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Guns, Germs and Steel

Where to Watch Guns, Germs and Steel

3
Into the Tropics
2005-01-01
Based on the Pulitzer Prize-winning book and national best seller, Guns, Germs, and Steel is an epic detective story that offers a gripping expose on why the world is so unequal. Professor Jared Diamond traveled the globe for over 30 years trying to answer the biggest question of world history.

Watch Guns, Germs and Steel Season 1 Episode 3 Now

2
Conquest
2005-01-01
Based on the Pulitzer Prize-winning book and national best seller, Guns, Germs, and Steel is an epic detective story that offers a gripping expose on why the world is so unequal. Professor Jared Diamond traveled the globe for over 30 years trying to answer the biggest question of world history.

Watch Guns, Germs and Steel Season 1 Episode 2 Now

1
Out of Eden
2005-01-01
Based on Jared Diamond's Pulitzer Prize-winning book and national best seller, Guns, Germs, and Steel is an epic detective story that offers a gripping expose on why the world is so unequal. Professor Jared Diamond traveled the globe for over 30 years trying to answer the biggest question of world history "Why is the world so unequal?

Watch Guns, Germs and Steel Season 1 Episode 1 Now

Guns, Germs and Steel is a compelling documentary series from National Geographic, based on the 1997 Pulitzer-Prize winning book of the same title by Jared Diamond. Aired in 2005, this three-part series aims to explain why Eurasian civilizations, not African, Native American, or other civilizations, have survived and conquered others.

The documentary series grapples with the big questions of human history, incorporating both macro and micro perspectives, exploring topics ranging from the historic development of cultures to biological considerations. Hosted by Diamond himself, a renowned physiologist and geographer, he uses a diverse array of disciplines including anthropology, genetics, ecology, and linguistics, unfolding a grand narrative about the rise and fall of civilizations that challenges conventional assumptions about humanity's development and progress.

In the first part of Guns, Germs and Steel, titled "Out of Eden", Diamond discusses the concept of geographical luck. He argues that civilization isn't due to racial or cultural differences. Instead, Diamond suggests that environmental factors have shaped the destiny of civilizations. The first episode examines the disparities of power and technology between human societies, tracing it back to the very early beginnings of civilization. Diamond guides viewers through his comprehensive theory about the unequal distribution of resources, effectively demonstrating how geographical and environmental conditions favored some groups and disadvantaged others, impacting the development of agriculture and, by extension, societies themselves.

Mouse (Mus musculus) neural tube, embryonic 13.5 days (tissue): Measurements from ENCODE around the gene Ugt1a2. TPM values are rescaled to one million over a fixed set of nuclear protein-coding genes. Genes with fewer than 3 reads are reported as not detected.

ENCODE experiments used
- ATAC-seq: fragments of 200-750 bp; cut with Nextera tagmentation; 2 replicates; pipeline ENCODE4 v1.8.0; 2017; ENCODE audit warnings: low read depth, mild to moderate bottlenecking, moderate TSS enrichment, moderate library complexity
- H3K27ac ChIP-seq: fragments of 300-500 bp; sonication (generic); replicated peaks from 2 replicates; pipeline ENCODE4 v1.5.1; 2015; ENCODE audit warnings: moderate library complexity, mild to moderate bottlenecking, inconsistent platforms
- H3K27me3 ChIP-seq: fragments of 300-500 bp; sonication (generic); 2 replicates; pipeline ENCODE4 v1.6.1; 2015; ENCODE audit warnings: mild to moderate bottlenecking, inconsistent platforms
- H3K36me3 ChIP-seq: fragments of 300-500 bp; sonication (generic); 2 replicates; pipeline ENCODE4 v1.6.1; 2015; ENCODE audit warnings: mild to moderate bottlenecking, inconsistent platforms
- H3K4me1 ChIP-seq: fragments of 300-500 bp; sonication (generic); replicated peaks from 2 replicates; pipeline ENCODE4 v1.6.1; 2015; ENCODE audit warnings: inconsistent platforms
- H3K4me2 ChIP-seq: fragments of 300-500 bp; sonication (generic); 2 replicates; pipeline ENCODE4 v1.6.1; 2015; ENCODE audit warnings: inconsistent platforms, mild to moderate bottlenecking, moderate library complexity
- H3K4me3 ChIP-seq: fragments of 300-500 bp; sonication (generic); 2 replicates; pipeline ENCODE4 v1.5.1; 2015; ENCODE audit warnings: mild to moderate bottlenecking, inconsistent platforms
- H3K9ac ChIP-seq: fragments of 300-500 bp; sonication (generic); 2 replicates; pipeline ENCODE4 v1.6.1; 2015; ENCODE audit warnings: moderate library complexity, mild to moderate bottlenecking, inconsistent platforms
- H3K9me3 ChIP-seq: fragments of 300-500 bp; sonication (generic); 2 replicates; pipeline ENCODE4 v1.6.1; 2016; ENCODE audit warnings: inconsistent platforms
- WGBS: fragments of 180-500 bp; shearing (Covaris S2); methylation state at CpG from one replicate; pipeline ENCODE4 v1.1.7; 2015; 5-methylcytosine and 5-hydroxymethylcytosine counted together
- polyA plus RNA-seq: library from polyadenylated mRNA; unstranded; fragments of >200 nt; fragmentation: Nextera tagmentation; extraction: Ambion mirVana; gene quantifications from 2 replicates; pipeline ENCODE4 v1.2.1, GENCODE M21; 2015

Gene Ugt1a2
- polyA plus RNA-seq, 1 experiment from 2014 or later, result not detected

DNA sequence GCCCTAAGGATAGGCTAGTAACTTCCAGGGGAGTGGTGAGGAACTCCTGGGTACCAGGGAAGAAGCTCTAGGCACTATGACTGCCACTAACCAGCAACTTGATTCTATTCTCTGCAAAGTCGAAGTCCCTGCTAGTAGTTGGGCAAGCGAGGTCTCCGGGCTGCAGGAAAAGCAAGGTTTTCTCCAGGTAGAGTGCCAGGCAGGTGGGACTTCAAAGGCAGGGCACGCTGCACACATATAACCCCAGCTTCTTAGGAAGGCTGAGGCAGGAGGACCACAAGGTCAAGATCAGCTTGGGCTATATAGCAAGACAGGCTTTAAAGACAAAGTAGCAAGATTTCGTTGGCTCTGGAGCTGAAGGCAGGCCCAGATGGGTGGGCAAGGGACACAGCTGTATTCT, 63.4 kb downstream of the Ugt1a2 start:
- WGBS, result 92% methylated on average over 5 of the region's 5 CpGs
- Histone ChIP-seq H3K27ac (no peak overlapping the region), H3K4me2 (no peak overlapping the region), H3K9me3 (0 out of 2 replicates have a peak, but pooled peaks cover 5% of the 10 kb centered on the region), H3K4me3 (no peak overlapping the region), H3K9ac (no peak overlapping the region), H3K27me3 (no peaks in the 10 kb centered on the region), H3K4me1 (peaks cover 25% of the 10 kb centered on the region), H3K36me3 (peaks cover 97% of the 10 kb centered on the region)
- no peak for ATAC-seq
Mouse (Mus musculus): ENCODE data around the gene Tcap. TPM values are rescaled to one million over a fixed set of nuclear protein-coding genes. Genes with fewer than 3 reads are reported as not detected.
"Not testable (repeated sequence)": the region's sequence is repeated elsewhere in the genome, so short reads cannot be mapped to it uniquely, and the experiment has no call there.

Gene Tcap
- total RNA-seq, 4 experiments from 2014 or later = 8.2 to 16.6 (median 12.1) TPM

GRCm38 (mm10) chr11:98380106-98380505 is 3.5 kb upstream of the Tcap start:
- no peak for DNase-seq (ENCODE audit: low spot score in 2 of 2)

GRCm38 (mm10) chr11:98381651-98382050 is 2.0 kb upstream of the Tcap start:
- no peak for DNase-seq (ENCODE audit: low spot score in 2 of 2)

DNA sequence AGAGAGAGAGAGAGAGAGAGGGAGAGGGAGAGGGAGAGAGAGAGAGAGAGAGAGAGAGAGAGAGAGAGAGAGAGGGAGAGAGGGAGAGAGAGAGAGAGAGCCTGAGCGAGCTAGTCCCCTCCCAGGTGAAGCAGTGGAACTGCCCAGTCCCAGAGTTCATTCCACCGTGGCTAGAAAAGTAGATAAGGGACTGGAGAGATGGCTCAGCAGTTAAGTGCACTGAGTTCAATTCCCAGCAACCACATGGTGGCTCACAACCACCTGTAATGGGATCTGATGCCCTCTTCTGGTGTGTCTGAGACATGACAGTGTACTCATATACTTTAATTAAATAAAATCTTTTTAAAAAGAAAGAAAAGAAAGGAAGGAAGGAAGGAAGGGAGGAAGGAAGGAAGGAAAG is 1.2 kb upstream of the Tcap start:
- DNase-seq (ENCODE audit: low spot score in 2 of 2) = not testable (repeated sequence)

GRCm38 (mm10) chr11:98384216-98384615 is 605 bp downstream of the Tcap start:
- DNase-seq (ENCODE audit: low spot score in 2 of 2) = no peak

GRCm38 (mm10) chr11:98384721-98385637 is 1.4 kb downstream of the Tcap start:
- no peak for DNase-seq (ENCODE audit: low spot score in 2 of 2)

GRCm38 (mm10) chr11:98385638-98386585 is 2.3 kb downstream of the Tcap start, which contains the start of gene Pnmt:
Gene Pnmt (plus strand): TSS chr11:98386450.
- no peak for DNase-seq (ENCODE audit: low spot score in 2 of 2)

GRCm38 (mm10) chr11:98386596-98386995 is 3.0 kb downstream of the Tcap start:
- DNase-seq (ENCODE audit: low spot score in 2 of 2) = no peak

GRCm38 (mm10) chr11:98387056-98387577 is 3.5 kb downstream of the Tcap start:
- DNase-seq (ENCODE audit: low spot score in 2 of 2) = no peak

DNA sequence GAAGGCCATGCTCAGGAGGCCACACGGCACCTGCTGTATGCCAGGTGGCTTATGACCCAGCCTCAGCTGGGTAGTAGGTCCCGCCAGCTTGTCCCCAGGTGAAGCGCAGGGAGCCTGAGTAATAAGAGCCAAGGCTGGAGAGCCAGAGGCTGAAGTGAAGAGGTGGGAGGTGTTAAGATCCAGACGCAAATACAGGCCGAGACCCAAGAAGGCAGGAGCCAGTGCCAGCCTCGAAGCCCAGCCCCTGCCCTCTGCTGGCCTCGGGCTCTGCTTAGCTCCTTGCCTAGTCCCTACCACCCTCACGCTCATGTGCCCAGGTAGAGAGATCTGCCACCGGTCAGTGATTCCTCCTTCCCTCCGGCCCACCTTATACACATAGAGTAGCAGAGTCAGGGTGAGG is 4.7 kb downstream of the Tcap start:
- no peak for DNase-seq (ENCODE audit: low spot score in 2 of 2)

The second episode, named "Conquest", continues to analyse the reasons for the differences between societies that arose from the development of agriculture. One of the central concepts Diamond explores in this episode is how societies with an advanced technological level, and diseases to which they have developed immunity, can overcome other, less advanced societies. He brings the viewers to the scenes of the pivotal Spanish conquest of the Inca Empire to explore the roles of guns, germs, and steel in global domination.

In the final part, "Into the Tropics", Diamond extends his geographical luck thesis into an analysis of the continents. He scrutinizes how environments influenced the development of societies and civilizations in different regions and continents, focusing on how geographical, climatic, and ecological factors contributed to the disparity in technological advancement and societal development.

While the narrative of Guns, Germs and Steel is serious and intellectual, its delivery is viewer-friendly, relying on accessible language, vivid graphics, and stimulating visuals from a variety of global locations. Diamond's investigations take him around the globe: from the Andes and Amazon rainforest where Inca civilizations once thrived, to the African savannahs, Asian paddy fields, and Polynesian islands. These stunning locations, coupled with the series' high production values, make it both visually and mentally stimulating.

Moreover, throughout the series, interviews with contemporary individuals who live traditionally or scholars studying these areas add depth and credibility to Diamond’s thesis. He pushes viewers to think deeply about the complex web of factors that have shaped our world, encouraging an understanding of history that goes beyond the simple narrative of winners and losers.

While some historical purists might balk at the grand simplification that Diamond's thesis provides, there's a certain elegance to his theory, and the very fact that it stirs up debate makes Guns, Germs and Steel worth watching. It's a provocative reframing of world history, and the adaptations made for television have given rise to a documentary that is both ambitious and approachable.

Overall, Guns, Germs and Steel is a fascinating, thought-provoking series that encourages viewers to look differently at the world and to consider the numerous, often unseen factors that have shaped human history. It's a must-watch for those interested in history, anthropology, sociology, or anyone who's curious about why the world is the way it is.

Guns, Germs and Steel is a series categorized as a . Spanning 1 seasons with a total of 3 episodes, the show debuted on 2005. The series has earned a moderate reviews from both critics and viewers. The IMDb score stands at 7.5.

Channel
National Geographic
Rating
7.5/10
Cast
Peter Coyote, Jared Diamond
Guns, Germs and Steel is available on .